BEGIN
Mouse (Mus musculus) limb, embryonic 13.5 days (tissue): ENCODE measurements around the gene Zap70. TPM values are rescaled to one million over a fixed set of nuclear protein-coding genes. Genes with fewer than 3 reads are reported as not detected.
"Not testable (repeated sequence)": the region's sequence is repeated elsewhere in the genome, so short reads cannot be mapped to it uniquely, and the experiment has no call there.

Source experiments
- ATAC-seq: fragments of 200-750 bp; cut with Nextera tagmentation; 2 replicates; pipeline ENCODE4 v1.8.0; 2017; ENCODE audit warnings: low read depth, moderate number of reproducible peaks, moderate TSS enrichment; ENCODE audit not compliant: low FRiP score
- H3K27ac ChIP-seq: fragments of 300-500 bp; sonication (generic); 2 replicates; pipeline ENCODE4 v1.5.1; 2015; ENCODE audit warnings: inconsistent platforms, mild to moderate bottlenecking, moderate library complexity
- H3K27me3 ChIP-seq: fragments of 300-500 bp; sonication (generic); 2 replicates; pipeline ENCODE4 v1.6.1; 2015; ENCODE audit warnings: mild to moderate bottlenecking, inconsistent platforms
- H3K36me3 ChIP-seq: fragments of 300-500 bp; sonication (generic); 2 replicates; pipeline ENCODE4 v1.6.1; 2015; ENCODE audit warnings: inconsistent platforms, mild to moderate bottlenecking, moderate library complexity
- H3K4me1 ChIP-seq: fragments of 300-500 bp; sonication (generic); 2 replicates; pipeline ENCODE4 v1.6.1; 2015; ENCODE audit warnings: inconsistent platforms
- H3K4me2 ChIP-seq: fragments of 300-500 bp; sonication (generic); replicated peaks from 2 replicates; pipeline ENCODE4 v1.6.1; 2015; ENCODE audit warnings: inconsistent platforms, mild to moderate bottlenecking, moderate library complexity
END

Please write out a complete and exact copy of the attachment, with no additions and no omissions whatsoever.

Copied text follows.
Mouse (Mus musculus) limb, embryonic 13.5 days (tissue): ENCODE measurements around the gene Zap70. TPM values are rescaled to one million over a fixed set of nuclear protein-coding genes. Genes with fewer than 3 reads are reported as not detected.
"Not testable (repeated sequence)": the region's sequence is repeated elsewhere in the genome, so short reads cannot be mapped to it uniquely, and the experiment has no call there.

Source experiments
- ATAC-seq: fragments of 200-750 bp; cut with Nextera tagmentation; 2 replicates; pipeline ENCODE4 v1.8.0; 2017; ENCODE audit warnings: low read depth, moderate number of reproducible peaks, moderate TSS enrichment; ENCODE audit not compliant: low FRiP score
- H3K27ac ChIP-seq: fragments of 300-500 bp; sonication (generic); 2 replicates; pipeline ENCODE4 v1.5.1; 2015; ENCODE audit warnings: inconsistent platforms, mild to moderate bottlenecking, moderate library complexity
- H3K27me3 ChIP-seq: fragments of 300-500 bp; sonication (generic); 2 replicates; pipeline ENCODE4 v1.6.1; 2015; ENCODE audit warnings: mild to moderate bottlenecking, inconsistent platforms
- H3K36me3 ChIP-seq: fragments of 300-500 bp; sonication (generic); 2 replicates; pipeline ENCODE4 v1.6.1; 2015; ENCODE audit warnings: inconsistent platforms, mild to moderate bottlenecking, moderate library complexity
- H3K4me1 ChIP-seq: fragments of 300-500 bp; sonication (generic); 2 replicates; pipeline ENCODE4 v1.6.1; 2015; ENCODE audit warnings: inconsistent platforms
- H3K4me2 ChIP-seq: fragments of 300-500 bp; sonication (generic); replicated peaks from 2 replicates; pipeline ENCODE4 v1.6.1; 2015; ENCODE audit warnings: inconsistent platforms, mild to moderate bottlenecking, moderate library complexity